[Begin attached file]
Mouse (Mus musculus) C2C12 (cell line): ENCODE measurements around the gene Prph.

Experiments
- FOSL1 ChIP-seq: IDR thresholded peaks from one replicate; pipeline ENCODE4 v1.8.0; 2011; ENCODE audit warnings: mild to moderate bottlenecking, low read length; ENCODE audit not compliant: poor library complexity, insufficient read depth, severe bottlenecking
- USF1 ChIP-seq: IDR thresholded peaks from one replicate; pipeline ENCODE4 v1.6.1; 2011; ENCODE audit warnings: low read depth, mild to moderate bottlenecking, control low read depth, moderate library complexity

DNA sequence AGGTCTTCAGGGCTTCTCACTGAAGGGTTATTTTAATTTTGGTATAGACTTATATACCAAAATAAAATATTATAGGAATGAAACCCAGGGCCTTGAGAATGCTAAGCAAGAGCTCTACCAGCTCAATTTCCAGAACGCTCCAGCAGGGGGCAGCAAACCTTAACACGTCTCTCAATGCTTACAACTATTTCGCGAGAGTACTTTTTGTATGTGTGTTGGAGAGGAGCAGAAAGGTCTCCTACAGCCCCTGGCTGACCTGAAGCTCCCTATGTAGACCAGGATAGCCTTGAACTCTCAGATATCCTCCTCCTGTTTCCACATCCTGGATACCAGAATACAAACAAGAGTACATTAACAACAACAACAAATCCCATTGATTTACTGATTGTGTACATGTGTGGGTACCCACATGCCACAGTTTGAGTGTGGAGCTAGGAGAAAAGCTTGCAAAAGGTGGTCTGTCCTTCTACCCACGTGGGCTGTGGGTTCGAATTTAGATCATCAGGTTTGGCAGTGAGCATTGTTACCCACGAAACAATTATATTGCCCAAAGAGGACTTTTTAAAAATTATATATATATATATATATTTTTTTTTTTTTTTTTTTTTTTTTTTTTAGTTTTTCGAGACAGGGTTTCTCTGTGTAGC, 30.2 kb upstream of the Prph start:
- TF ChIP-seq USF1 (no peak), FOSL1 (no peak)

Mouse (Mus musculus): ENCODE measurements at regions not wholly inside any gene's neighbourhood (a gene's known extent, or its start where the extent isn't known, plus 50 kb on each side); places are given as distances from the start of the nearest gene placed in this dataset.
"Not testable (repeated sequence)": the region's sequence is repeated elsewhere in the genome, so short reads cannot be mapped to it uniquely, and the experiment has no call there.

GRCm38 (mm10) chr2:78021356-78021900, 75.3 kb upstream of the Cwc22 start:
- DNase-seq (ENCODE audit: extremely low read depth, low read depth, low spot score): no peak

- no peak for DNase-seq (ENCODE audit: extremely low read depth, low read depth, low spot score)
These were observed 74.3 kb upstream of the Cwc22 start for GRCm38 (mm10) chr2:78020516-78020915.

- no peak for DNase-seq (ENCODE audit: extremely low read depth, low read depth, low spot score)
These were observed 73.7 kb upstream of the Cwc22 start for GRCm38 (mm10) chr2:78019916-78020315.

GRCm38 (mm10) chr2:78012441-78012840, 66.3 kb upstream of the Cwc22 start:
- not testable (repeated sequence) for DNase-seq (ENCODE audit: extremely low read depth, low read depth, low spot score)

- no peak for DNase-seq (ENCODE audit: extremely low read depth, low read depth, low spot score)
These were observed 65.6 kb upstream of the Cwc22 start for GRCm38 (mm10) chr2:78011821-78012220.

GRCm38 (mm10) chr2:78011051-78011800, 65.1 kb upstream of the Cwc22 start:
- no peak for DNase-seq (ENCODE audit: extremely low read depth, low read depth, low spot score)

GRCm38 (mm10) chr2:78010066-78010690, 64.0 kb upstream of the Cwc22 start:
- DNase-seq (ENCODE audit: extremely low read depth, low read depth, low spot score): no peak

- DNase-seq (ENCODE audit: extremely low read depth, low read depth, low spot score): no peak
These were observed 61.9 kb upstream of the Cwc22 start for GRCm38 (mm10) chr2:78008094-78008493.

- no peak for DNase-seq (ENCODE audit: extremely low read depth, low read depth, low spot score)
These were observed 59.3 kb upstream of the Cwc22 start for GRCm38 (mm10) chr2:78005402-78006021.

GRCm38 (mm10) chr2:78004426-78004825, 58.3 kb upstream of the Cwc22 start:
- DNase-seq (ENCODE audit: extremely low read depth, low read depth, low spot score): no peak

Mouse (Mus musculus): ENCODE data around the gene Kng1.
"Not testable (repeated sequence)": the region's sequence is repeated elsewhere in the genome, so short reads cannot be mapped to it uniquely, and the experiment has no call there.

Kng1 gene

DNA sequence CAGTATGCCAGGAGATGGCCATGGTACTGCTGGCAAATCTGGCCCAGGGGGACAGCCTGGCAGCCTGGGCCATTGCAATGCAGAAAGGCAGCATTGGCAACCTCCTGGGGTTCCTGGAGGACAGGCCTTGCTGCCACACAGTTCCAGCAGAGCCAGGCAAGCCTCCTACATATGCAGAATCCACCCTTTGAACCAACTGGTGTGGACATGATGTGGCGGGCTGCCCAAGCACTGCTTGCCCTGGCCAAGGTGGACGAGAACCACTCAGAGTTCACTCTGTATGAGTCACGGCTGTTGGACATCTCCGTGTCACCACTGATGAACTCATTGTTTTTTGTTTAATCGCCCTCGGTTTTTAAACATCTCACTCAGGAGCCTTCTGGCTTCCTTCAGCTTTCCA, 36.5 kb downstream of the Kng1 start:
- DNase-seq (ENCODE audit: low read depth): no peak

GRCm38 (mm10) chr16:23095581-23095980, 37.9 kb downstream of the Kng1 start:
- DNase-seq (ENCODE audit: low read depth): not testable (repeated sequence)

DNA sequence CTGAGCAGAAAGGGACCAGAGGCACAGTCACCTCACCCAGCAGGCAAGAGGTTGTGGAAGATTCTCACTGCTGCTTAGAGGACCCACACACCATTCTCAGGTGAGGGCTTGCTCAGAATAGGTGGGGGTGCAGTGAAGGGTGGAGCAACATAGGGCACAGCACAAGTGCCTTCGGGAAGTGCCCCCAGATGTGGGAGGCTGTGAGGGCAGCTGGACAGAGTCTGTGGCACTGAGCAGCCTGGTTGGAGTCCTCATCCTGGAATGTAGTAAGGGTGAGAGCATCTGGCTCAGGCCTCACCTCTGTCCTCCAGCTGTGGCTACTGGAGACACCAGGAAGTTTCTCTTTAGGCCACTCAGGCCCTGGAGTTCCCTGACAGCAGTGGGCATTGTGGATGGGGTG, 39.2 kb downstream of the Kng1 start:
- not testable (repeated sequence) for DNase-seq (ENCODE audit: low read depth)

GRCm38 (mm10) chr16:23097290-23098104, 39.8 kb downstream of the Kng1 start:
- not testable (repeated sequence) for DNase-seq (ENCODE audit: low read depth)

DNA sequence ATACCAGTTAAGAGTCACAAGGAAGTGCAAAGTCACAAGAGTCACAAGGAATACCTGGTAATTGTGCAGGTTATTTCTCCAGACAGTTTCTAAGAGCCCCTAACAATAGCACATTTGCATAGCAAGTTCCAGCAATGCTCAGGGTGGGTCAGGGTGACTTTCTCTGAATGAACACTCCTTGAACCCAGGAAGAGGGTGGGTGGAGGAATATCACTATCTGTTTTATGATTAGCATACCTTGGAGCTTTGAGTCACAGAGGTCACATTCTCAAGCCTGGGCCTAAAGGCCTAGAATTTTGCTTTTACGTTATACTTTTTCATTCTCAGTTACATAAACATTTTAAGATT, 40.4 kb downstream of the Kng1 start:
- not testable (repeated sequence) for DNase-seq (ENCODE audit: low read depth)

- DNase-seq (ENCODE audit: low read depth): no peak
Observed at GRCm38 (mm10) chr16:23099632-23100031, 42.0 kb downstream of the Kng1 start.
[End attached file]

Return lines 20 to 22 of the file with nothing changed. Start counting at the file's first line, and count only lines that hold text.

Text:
- no peak for DNase-seq (ENCODE audit: extremely low read depth, low read depth, low spot score)

GRCm38 (mm10) chr2:78010066-78010690, 64.0 kb upstream of the Cwc22 start:
- DNase-seq (ENCODE audit: extremely low read depth, low read depth, low spot score): no peak